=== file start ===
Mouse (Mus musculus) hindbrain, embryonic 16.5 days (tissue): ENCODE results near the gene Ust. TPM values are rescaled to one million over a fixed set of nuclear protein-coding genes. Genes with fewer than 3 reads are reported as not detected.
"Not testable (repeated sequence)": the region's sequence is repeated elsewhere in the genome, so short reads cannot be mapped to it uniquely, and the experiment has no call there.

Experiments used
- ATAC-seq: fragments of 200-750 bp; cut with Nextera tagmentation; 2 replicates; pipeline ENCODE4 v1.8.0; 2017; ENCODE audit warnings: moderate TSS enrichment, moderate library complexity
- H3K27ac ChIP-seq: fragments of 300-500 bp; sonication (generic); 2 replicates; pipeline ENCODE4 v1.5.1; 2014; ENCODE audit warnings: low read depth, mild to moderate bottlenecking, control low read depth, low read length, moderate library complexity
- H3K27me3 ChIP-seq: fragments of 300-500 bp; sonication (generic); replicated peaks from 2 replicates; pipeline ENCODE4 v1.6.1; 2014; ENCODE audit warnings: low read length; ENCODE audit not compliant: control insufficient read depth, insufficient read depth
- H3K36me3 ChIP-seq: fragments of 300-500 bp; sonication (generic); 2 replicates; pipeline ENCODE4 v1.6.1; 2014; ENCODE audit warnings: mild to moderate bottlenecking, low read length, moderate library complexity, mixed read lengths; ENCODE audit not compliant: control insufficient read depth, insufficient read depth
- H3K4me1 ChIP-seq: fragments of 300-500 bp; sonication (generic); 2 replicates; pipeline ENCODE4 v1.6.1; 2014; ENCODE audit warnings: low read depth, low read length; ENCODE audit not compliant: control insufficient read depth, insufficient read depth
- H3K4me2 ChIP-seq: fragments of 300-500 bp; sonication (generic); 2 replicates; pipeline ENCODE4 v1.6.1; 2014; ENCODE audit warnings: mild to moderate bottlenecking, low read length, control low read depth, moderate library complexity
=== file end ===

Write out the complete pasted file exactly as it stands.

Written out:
Mouse (Mus musculus) hindbrain, embryonic 16.5 days (tissue): ENCODE results near the gene Ust. TPM values are rescaled to one million over a fixed set of nuclear protein-coding genes. Genes with fewer than 3 reads are reported as not detected.
"Not testable (repeated sequence)": the region's sequence is repeated elsewhere in the genome, so short reads cannot be mapped to it uniquely, and the experiment has no call there.

Experiments used
- ATAC-seq: fragments of 200-750 bp; cut with Nextera tagmentation; 2 replicates; pipeline ENCODE4 v1.8.0; 2017; ENCODE audit warnings: moderate TSS enrichment, moderate library complexity
- H3K27ac ChIP-seq: fragments of 300-500 bp; sonication (generic); 2 replicates; pipeline ENCODE4 v1.5.1; 2014; ENCODE audit warnings: low read depth, mild to moderate bottlenecking, control low read depth, low read length, moderate library complexity
- H3K27me3 ChIP-seq: fragments of 300-500 bp; sonication (generic); replicated peaks from 2 replicates; pipeline ENCODE4 v1.6.1; 2014; ENCODE audit warnings: low read length; ENCODE audit not compliant: control insufficient read depth, insufficient read depth
- H3K36me3 ChIP-seq: fragments of 300-500 bp; sonication (generic); 2 replicates; pipeline ENCODE4 v1.6.1; 2014; ENCODE audit warnings: mild to moderate bottlenecking, low read length, moderate library complexity, mixed read lengths; ENCODE audit not compliant: control insufficient read depth, insufficient read depth
- H3K4me1 ChIP-seq: fragments of 300-500 bp; sonication (generic); 2 replicates; pipeline ENCODE4 v1.6.1; 2014; ENCODE audit warnings: low read depth, low read length; ENCODE audit not compliant: control insufficient read depth, insufficient read depth
- H3K4me2 ChIP-seq: fragments of 300-500 bp; sonication (generic); 2 replicates; pipeline ENCODE4 v1.6.1; 2014; ENCODE audit warnings: mild to moderate bottlenecking, low read length, control low read depth, moderate library complexity